U.S.-based psychologist Shaifali Sandhya discusses the startling conclusion - the great Indian marriage is burning - emerged from her study of the shifting paradigm of marriage in India.
It was a chance meeting with a co-passenger that changed U.S.-based clinical psychologist Shaifali Sandhya's course. In Ambika's story, Shaifali spotted many more hidden tales caught in the shifting paradigm of marriage in India today.
“The Indian marriage is burning,” Shaifali says. Her conviction springs from “an in-depth study of interviews with 400 middle-class Indian husbands and wives in India and abroad”. Shaifali's study has rather startling corollaries; “80 per cent of divorces in India are now initiated by women.”
An expert in couple therapy and family systems, Shaifali recently brought out her research as a book Love Will Follow: Why the Indian Marriage is Burning published by Random House. In an e-mail interview, Chicago-based Shaifali throws more light. Excerpts:
Why she wrote the book
I was seated next to Ambika during a flight. She was beautiful, married to a wealthy businessman, adored by her in-laws, the mother of two boys. But one thing was missing in her marriage: her husband. He had another family in London. When she confronted her husband, he said, ‘I love you… You're my only legal wife, can't you see?' In the years that followed, Rajiv orchestrated two wives, two families and two stories of marriage — his and hers. Was the story of Ambika, I wondered, the story of others?
However, getting to the answer wasn't easy; compounding the problem was the paucity of research on marriage. As I examined work spanning more than a hundred years, I found not only that there were no scientific studies of marriage in India but fewer still where the perspectives of both husbands and wives were solicited in-depth. As I interviewed 400 husbands and wives from different cities, I found that the great Indian marriage is in trouble. For centuries, marriage was sacred and indissoluble; in urban modern India, only 30 per cent of couples have a chance of being in working marriages.
On the questions she focussed on
Faced with poignant stories that stayed with me, I became even more certain that I wanted to write for the common person.
My vantage point — as a cultural and clinical psychologist and expertise with over a decade of experience as a couples' therapist — enabled me uncover hidden world of couples as 94 per cent of them faked their happiness. I asked: Filled with hopes of love, what happens when young brides and grooms embark on marriage? Moving beyond divorce, I asked why some marriages become bankrupt while others are successful? There continue to be myths and lay opinions about marriage even today that interfere with couples' attempts to make their marriage work.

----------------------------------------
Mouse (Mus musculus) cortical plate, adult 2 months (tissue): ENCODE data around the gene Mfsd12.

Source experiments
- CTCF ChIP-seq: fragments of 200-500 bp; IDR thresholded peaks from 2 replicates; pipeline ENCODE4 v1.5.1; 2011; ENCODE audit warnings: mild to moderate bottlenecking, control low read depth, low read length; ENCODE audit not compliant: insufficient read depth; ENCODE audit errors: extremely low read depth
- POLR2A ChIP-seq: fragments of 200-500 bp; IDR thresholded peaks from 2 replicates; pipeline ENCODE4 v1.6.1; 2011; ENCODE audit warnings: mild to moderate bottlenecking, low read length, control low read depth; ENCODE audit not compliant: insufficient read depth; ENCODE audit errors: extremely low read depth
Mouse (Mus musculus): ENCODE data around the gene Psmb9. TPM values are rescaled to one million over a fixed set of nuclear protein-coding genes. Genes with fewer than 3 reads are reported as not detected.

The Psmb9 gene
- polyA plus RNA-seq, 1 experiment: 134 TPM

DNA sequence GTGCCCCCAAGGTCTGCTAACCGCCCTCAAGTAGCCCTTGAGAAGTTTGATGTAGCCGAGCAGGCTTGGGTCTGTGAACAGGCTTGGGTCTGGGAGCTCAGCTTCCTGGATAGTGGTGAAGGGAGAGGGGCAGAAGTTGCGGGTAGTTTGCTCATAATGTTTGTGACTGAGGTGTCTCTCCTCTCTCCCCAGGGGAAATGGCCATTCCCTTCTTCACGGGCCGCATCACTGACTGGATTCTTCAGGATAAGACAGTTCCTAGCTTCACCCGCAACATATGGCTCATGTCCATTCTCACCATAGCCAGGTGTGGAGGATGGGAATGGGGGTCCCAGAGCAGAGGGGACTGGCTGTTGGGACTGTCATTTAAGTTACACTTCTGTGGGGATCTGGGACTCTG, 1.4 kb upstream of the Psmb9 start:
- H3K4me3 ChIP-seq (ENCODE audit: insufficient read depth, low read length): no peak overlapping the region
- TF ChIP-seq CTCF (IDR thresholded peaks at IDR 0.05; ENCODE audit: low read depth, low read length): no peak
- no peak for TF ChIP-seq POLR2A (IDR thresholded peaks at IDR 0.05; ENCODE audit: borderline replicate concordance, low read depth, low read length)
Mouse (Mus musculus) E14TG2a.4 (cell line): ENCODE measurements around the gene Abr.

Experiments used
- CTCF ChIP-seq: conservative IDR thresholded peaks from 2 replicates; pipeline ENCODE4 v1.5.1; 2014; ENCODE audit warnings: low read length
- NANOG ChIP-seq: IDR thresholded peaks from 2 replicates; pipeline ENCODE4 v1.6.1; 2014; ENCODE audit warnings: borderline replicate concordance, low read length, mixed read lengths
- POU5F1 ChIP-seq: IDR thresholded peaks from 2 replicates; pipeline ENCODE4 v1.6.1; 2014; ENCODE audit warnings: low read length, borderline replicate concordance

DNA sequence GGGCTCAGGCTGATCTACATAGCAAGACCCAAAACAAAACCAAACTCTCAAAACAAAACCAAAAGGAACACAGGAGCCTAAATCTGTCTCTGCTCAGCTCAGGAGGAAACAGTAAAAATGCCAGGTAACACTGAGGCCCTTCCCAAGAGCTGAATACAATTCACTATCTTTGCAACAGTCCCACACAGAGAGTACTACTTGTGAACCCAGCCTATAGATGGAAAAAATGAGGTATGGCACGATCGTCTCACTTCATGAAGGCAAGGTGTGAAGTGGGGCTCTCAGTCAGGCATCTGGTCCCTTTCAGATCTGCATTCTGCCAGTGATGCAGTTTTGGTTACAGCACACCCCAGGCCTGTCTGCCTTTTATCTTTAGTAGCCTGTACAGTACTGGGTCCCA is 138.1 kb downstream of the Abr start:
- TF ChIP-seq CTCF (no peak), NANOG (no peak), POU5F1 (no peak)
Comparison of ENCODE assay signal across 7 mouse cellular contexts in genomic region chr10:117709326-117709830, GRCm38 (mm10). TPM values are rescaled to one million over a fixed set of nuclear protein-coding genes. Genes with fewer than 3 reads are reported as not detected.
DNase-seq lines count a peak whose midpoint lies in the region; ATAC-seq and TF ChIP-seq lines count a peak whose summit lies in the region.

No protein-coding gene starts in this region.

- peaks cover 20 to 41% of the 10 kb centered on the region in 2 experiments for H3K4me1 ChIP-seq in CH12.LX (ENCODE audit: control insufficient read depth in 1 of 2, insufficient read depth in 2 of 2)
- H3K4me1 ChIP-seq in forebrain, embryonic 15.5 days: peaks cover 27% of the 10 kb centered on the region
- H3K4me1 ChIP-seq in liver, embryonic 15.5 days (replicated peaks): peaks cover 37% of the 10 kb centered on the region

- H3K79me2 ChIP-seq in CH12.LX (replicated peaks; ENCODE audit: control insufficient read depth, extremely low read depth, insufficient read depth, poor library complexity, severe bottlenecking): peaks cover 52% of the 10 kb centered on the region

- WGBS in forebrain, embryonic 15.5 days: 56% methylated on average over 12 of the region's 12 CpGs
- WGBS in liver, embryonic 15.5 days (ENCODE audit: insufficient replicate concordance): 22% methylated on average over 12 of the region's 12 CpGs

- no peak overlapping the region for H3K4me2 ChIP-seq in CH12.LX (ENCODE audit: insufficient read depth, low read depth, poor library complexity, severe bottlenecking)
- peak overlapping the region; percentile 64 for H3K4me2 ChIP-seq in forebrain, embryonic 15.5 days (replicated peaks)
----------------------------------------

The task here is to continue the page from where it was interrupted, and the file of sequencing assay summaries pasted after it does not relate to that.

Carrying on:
On women initiating divorce
Divorce is happening both in rural and urban India today. However, it takes husbands and wives considerable time to leave dysfunctional marriages. “He is not a bad person,” said Nalini, a 30-year-old physician. “Basically, he has a good heart.” Nalini's was an arranged marriage and, shortly afterwards, she discovered her husband was schizophrenic. Despite a traumatic two years, she attempted to make it work since the stereotype of a poor marriage is someone who assaults and batters; little emphasis is paid to the quality of marriage.
But, contrary to common belief, a woman's decision to terminate her marriage is neither impetuous nor easy. Society does not accept divorced women but their resilience can be gauged from pursuing their hopes of wanting more from their lives.
As I examined work spanning more than a hundred years, I found not only that there were no scientific studies of marriage in India but fewer still where the perspectives of both husbands and wives were solicited in-depth.
Portrayal of sex
The portrayals of female sexuality and sex is very different from real life. In order to have a better husband-wife relationship, we need effective and collaborative solutions between the partners.
Future solutions also lie with societal policies. If women are taught that their place in society is submissive to men, you don't have to be Freud to discover that it is going to create sexual problems for both men and women.
Marital discord in the West and the East
The problems faced by Indians around the globe may have different faces but the underlying issues are largely similar.